Article by Eric Ervin
The month of April marks the U.S. tax filing deadline for individuals. For most, this can be confusing – if not dreadful – as taxpayers attempt to make sense of all the moving pieces in their financial lives, especially investments.
To add to the complexity, each security in a portfolio likely gets taxed differently, forcing a careful review of the year’s tax documents with a tax advisor. It is also increasingly important for investors to become familiar with tax terms like cost basis, ordinary income, and Schedule B.
In light of the intricacy of filing taxes, here are a few important takeaways investors should know going forward, especially when creating ETF and mutual fund portfolios.
The Difference Between ETFs And Mutual Funds: Capital Gains
Conventional wisdom says ETFs are more tax efficient than mutual funds, but what does that mean exactly? Both mutual funds and ETFs are baskets of different investments, which may change based on market conditions. But, mutual fund managers often buy or sell securities in an effort to outperform the market. If a mutual fund sells an underlying investment that has increased in value, it can result in a capital gain – a taxable event. Mutual funds are legally required to make these profitable distributions to investors, passing taxable capital gain payouts to investors, creating a tax liability for the mutual fund investor.
ETFs, on the other hand, are generally intended to track an underlying index/benchmark. To this end, ETF managers rarely buy and sell investments in their baskets. Therefore, ETF distributions are usually dividends from underlying investments, as opposed to a combination of both dividends and capital gain distributions. In recent years, the average capital gains distribution for small, large, and mid-cap funds surpassed 5% of a mutual funds’ net asset value, while ETFs are usually less than 1% on capital gain distributions.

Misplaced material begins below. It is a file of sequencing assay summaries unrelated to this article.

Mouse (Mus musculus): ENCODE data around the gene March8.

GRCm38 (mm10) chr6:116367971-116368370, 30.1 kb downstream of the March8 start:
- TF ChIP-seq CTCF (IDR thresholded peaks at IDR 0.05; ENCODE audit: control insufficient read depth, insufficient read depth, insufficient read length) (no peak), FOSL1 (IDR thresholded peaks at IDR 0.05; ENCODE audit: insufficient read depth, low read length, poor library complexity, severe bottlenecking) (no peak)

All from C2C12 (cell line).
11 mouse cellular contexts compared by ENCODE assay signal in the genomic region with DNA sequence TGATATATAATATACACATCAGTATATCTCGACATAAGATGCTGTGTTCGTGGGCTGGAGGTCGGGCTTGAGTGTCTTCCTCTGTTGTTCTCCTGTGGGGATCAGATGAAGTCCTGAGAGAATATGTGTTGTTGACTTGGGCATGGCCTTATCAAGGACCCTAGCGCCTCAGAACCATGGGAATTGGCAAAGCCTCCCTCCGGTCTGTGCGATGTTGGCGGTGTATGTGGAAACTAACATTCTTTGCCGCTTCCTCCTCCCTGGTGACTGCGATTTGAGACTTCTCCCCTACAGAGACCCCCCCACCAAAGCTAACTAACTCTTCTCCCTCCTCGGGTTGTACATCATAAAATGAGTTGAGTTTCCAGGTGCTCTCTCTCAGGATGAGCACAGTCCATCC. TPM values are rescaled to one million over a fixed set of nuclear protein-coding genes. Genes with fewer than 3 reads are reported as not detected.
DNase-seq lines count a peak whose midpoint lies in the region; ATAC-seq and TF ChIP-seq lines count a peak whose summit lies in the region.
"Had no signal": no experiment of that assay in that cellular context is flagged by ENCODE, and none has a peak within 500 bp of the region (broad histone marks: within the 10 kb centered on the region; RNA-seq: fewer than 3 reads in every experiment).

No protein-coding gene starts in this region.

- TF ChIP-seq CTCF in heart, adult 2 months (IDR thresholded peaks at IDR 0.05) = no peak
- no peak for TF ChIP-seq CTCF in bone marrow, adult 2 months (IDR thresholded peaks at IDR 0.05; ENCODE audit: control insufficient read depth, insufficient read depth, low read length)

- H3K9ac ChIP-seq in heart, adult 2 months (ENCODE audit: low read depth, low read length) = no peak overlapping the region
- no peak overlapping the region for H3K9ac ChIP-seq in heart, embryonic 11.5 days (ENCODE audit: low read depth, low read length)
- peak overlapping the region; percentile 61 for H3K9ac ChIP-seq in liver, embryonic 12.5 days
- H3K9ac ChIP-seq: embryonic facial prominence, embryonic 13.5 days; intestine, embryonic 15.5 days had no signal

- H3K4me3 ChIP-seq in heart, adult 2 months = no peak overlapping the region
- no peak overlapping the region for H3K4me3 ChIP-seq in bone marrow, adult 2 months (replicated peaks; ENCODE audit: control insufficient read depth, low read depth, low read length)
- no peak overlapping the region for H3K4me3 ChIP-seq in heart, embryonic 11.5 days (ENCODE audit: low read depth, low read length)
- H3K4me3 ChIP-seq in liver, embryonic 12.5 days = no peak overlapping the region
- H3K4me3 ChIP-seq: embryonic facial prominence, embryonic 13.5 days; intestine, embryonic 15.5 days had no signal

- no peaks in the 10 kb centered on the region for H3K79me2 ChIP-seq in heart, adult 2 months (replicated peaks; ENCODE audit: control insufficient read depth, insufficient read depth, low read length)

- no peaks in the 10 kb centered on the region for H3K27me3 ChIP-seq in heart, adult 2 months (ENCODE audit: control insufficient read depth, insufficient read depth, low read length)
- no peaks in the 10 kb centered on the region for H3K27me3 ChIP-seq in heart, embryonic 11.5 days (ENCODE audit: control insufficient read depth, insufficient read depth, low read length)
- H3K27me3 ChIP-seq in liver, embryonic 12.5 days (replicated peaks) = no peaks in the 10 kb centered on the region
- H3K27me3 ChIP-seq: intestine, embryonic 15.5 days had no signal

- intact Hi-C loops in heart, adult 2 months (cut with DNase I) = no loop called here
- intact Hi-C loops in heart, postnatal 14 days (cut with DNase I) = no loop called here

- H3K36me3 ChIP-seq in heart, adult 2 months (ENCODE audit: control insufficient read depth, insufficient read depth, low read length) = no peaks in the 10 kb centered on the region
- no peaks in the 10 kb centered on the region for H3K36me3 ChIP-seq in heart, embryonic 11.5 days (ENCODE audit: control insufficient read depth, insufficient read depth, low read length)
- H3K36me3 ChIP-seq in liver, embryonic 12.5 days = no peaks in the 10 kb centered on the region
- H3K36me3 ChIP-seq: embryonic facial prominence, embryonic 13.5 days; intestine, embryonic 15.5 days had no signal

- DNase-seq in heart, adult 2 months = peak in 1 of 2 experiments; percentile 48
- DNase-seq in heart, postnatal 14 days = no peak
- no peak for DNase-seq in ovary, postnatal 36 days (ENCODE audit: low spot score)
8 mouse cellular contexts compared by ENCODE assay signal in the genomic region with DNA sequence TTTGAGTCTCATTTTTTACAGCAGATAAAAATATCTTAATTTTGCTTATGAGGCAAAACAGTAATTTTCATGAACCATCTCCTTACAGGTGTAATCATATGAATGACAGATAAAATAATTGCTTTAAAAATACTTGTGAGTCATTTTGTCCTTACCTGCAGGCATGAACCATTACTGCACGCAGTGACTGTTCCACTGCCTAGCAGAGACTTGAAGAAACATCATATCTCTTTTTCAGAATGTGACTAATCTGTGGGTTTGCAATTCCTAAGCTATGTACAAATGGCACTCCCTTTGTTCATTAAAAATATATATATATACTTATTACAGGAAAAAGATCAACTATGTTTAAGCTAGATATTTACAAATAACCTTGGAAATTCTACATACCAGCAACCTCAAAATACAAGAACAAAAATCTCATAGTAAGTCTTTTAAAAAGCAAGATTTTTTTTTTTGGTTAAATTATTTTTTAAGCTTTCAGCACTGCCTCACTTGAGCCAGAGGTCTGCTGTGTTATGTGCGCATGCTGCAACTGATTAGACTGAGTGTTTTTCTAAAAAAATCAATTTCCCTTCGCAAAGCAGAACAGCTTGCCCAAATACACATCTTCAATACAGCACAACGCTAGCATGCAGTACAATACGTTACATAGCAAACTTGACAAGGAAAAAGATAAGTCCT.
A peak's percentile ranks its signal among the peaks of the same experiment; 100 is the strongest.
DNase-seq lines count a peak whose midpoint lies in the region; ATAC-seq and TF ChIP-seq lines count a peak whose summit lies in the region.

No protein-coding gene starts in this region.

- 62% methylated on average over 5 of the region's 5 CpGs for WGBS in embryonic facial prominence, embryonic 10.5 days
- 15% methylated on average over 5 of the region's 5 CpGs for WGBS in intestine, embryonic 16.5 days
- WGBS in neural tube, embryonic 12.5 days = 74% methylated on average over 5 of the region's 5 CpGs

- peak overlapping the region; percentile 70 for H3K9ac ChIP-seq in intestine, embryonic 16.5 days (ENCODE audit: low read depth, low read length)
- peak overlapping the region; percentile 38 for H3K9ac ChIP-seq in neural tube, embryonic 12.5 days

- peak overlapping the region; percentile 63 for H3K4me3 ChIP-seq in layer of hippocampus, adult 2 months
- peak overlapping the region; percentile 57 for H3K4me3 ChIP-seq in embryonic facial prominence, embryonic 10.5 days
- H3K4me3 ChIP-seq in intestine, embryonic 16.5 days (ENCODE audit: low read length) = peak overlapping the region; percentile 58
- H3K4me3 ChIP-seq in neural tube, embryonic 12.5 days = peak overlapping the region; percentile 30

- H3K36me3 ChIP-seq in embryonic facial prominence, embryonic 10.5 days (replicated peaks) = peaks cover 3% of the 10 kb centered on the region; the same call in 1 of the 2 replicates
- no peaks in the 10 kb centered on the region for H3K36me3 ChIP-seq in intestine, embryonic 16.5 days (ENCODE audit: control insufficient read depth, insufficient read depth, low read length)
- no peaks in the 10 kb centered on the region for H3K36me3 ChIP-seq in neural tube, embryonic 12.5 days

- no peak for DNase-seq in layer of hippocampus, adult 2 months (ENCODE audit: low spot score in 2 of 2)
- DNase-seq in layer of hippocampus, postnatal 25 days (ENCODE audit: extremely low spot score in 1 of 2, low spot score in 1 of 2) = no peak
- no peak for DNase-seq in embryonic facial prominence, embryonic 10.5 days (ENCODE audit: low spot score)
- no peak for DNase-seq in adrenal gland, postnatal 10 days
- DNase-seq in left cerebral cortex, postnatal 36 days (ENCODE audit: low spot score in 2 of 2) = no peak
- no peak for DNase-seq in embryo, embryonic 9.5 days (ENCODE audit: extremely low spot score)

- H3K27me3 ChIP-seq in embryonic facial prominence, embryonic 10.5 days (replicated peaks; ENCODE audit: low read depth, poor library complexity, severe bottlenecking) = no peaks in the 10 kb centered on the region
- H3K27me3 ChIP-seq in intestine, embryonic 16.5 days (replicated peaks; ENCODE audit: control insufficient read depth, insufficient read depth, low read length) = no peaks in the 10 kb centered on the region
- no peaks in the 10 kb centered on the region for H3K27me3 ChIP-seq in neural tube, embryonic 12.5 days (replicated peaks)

Why is this important? Quite simply, taxes on dividends can be lower than taxes from capital gains payouts. If a mutual fund sells a profitable underlying investment that was held for less than one year, the capital gain payout is considered short-term, and taxed at ordinary income rates, which can be up to 39.6%.
Long-term capital gain rates may be less painful than short-term capital gains, but this rate is not guaranteed with holding mutual funds. If a mutual fund is held in a non-retirement account, one could potentially face an unanticipated tax expense, stemming from the fund’s capital gain payout.
Dividends, on the other hand, can be considered “qualified” if the U.S. stock or ETF was held for at least 60 days during the 121-day period surrounding the ex-date. Qualified dividends are taxed at a rate from 0% to 20% max, depending on one’s income bracket for that tax year. Comparatively, dividends can potentially allow investors to keep more of a portfolio’s generated income than other income-producing investments.
What About My Bond Interest?